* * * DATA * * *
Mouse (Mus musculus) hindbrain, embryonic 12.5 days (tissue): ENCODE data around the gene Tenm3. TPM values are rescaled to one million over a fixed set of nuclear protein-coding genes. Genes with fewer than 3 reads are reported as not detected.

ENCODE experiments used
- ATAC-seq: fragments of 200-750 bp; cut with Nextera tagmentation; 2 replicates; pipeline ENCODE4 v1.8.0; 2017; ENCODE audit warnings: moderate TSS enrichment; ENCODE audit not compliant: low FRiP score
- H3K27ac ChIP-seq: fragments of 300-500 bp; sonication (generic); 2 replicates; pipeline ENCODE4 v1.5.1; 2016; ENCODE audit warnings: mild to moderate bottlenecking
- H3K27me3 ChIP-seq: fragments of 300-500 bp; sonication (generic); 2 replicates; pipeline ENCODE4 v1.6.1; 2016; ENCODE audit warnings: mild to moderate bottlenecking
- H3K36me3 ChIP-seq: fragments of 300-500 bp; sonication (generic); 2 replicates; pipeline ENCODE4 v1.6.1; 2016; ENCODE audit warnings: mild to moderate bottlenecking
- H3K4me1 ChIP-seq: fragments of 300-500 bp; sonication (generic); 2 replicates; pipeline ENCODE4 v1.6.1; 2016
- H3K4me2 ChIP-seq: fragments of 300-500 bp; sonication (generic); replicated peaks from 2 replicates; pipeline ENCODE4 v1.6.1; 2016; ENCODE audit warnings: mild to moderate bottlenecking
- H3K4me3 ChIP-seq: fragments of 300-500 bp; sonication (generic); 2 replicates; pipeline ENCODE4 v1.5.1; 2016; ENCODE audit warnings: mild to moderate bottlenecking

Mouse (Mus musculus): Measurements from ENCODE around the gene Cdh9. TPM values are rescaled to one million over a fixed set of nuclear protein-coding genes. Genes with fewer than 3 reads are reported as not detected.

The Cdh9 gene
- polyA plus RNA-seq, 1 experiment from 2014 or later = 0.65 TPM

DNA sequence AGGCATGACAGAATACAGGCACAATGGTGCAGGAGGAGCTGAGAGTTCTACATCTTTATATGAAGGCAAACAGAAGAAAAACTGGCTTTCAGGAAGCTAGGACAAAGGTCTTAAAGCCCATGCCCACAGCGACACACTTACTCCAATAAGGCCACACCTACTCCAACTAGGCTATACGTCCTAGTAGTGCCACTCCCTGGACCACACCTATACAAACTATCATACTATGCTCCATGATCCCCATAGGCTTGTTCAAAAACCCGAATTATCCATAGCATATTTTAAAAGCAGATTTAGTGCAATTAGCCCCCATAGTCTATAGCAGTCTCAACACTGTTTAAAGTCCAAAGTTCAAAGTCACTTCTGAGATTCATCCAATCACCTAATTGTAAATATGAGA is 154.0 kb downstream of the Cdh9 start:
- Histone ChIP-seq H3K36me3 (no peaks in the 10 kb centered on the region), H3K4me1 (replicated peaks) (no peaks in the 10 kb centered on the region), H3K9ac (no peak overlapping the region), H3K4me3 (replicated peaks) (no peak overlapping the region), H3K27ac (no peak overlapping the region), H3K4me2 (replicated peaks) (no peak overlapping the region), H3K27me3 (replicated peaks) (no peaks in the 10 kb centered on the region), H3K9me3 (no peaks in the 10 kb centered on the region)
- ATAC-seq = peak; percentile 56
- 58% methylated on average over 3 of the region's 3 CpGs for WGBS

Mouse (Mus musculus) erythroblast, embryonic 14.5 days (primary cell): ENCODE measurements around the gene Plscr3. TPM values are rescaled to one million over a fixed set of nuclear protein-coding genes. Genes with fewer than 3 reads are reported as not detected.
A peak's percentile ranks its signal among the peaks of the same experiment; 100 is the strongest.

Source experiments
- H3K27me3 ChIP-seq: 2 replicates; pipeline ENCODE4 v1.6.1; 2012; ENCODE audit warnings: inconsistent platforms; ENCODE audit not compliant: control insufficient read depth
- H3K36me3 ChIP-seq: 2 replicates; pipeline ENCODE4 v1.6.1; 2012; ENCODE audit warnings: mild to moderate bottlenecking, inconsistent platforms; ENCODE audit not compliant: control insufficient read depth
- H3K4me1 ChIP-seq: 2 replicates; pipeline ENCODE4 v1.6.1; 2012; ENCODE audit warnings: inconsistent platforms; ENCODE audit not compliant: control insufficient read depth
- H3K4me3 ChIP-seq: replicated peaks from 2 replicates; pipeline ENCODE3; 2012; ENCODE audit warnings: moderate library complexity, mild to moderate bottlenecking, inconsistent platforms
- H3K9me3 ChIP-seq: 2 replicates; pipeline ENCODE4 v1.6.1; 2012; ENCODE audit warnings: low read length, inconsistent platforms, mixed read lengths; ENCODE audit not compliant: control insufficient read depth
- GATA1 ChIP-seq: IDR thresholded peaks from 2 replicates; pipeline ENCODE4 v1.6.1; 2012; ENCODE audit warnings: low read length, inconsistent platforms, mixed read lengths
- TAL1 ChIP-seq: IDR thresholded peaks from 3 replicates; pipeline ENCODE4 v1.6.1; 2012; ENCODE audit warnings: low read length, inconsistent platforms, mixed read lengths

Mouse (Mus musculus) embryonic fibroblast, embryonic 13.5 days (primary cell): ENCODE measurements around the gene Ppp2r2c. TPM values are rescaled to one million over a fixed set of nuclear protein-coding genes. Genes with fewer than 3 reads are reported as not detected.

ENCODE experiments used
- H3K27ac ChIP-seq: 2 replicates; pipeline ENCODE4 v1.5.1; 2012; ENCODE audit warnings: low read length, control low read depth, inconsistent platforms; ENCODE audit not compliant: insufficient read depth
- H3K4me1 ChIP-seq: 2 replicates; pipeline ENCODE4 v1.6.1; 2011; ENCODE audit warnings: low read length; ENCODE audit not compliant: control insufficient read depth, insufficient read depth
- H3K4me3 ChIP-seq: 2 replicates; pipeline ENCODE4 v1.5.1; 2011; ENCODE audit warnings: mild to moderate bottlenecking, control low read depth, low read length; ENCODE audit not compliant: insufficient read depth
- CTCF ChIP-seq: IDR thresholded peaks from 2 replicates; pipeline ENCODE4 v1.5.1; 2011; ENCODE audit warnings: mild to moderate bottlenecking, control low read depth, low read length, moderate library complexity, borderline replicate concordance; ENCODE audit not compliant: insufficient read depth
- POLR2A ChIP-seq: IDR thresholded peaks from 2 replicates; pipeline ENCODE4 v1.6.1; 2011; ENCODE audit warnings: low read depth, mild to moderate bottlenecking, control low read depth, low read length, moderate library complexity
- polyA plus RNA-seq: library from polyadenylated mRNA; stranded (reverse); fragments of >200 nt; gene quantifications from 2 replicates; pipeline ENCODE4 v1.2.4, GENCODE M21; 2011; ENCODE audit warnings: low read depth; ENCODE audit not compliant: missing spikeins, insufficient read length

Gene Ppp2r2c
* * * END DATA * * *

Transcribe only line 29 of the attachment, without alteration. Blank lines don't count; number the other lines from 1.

- H3K27ac ChIP-seq: 2 replicates; pipeline ENCODE4 v1.5.1; 2012; ENCODE audit warnings: low read length, control low read depth, inconsistent platforms; ENCODE audit not compliant: insufficient read depth